For example, what does it mean when we use the term “farm women”? “Some people say, “women on the farm, some say “farm women,” but there are many nuances. Does it mean simply living on the farm? Or does it describe women who work on the farm? In most cases, those living on the farm also work for the farm, but women’s involvement goes all the way up to being sole operators, and we need to somehow account for all of these variations to understand the whole picture,” Heather says.

Even using the term “farm women” is questionable. “It’s totally acceptable and reflective of what we’ve seen in the literature, but you wouldn’t say “farm man,” would you? You’d just say farmer,” says Heather.

Yet, some farm women are uncomfortable being called “farmers,” because they don’t think they meet the definition. “This is important for our industry. If we send out a study and ask “farmers” to complete it, some women won’t, because they don’t identify with that term,” says Heather.

We find help in the French language, which has separate words for a male and female farmer. “In the French language, there’s no androgyn armour like in the English language, where we have just one term associated with masculine qualities. In Quebec, it’s clear who they’re talking about because there’s a female farmer, “agricultrice,” and a male farmer, “agriculteur.”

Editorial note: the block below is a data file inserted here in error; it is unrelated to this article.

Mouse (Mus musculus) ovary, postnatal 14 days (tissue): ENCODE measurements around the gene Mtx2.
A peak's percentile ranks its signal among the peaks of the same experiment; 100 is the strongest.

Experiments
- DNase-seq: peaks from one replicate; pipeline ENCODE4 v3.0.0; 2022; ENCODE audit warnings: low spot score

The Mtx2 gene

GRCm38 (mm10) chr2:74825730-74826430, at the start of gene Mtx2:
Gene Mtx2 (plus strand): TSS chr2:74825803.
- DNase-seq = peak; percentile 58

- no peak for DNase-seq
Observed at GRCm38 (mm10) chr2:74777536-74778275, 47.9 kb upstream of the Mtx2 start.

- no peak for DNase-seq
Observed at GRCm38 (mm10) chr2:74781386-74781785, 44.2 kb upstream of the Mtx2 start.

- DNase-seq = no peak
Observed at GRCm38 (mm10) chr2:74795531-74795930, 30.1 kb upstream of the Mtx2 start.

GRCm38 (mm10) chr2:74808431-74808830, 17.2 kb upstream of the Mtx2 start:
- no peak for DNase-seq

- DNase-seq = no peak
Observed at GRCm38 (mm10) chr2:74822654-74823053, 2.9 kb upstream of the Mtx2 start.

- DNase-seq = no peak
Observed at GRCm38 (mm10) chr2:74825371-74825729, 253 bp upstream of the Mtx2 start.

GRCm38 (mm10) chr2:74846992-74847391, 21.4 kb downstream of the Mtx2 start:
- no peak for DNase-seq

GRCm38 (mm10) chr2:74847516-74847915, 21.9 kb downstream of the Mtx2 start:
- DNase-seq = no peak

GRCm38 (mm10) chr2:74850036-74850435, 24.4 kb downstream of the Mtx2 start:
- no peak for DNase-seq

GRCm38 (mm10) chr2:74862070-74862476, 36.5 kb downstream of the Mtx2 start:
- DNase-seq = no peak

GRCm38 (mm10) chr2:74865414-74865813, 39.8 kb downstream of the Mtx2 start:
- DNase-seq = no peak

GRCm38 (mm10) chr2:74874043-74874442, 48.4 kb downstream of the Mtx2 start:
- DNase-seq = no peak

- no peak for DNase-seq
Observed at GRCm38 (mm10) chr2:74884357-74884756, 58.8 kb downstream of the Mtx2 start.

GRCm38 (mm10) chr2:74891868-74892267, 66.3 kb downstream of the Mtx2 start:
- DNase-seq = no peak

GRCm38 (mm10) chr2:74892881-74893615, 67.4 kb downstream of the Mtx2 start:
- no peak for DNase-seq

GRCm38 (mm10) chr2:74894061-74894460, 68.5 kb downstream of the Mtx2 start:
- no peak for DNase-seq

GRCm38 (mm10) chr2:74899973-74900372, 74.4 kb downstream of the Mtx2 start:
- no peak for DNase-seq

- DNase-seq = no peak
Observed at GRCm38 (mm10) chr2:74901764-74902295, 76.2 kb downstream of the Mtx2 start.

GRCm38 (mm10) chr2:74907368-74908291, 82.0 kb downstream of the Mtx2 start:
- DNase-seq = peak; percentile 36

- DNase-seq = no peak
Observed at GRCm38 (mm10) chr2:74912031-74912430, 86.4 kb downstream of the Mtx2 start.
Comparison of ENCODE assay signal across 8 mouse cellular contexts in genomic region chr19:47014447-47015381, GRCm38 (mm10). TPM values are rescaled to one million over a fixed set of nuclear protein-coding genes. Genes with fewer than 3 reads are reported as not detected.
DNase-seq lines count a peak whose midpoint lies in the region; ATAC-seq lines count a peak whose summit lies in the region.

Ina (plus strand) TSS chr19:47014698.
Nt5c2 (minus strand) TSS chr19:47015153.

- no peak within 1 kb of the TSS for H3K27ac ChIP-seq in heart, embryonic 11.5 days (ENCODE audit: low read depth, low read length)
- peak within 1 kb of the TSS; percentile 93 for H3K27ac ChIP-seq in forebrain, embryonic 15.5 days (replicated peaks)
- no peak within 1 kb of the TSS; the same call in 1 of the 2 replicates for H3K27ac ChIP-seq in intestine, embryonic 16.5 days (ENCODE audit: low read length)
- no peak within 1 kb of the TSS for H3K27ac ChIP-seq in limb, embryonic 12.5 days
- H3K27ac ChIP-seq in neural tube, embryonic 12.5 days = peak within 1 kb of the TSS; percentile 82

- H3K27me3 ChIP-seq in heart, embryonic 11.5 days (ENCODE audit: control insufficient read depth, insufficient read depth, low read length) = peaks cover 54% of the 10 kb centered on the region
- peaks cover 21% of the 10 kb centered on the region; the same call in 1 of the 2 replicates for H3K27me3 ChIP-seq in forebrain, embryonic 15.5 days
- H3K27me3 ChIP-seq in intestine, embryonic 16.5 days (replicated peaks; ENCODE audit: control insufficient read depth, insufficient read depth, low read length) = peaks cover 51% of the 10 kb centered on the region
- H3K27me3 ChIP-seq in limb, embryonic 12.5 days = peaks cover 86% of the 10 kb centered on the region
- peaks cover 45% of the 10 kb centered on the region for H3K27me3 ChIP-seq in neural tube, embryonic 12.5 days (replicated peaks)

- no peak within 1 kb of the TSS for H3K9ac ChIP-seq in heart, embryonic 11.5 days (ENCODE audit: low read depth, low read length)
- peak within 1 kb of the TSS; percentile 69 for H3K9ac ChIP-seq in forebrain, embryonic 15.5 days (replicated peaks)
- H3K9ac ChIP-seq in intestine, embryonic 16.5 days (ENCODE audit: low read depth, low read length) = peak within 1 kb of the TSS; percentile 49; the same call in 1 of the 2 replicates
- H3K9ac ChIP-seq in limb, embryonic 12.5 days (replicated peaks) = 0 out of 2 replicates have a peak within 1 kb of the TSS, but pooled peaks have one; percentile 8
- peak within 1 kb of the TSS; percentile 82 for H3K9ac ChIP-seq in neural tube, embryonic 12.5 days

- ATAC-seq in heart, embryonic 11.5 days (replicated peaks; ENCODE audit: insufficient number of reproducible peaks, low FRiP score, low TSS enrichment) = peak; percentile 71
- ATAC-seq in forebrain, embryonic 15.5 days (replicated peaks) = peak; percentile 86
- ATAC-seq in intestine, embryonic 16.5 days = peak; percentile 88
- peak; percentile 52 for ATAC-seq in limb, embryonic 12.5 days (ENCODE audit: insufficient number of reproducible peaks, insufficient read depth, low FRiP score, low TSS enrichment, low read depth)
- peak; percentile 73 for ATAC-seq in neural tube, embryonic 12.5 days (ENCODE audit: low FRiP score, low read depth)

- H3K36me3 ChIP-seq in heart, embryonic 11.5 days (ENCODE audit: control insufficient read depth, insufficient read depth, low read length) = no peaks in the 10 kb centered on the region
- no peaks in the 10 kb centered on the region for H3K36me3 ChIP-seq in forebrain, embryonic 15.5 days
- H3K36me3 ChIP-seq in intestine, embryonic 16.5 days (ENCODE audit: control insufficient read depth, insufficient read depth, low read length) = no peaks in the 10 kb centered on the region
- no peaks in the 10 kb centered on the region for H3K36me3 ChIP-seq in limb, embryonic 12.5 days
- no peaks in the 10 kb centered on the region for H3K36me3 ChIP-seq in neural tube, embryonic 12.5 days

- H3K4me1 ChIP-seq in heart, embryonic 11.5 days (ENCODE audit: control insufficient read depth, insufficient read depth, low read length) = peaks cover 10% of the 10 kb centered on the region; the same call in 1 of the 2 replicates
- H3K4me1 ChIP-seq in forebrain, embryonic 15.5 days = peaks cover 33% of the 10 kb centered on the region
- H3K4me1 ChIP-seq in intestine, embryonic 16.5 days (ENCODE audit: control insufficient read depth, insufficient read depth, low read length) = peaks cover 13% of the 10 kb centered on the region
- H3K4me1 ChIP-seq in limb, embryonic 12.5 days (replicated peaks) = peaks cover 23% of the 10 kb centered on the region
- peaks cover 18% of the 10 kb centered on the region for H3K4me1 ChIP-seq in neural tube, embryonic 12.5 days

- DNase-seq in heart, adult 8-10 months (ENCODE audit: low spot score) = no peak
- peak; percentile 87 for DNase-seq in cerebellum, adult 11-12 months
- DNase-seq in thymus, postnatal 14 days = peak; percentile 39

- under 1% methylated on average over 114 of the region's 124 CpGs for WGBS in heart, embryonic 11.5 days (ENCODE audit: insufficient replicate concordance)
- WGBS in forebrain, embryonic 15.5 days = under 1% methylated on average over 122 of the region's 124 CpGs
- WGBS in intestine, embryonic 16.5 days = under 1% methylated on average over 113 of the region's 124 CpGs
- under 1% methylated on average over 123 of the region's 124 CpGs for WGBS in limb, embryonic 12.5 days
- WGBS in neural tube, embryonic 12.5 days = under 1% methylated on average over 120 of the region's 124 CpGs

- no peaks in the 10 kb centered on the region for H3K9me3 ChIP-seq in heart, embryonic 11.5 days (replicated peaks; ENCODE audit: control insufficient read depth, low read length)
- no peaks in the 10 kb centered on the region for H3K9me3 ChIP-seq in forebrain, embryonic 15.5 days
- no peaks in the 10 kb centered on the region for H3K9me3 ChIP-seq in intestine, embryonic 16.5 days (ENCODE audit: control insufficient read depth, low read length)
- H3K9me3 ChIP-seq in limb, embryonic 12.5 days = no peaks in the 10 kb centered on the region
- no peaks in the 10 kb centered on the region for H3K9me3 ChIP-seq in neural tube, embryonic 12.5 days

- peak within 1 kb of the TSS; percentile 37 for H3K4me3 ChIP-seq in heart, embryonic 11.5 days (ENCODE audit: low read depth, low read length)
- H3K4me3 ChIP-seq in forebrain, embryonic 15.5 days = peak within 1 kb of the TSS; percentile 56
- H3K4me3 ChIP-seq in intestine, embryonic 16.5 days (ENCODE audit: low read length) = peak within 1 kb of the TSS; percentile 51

A woman on horseback crossing a river in the foothills of the Rocky Mountains. A man on horseback follows.
Photo by The Narwhal

Women often lead the way

The research project hopes to rely on quantitative and qualitative research to describe what’s working and not working for women, considering goals, motivations, and barriers. To accomplish this, researchers must connect with women who represent a range of levels of involvement. 

“We wanted to find large scale farms owned and operated by women. Initially, we thought this would be difficult but, as we dug into it, we found many. Often, they will say they farm with their husband and other partners, but when you dig deeper you learn that, while the ownership may be divided, the authority in decision-making is all hers. So why aren’t we talking about this more openly?” Heather questions. 

On the other end of the spectrum, many women are trying to juggle work on-farm with an off-farm career. “Some women say farm duties get in the way of their professional goals. They are struggling to find a way to pursue their own goals without negatively impacting the farm’s success,” says Heather. 

Next Steps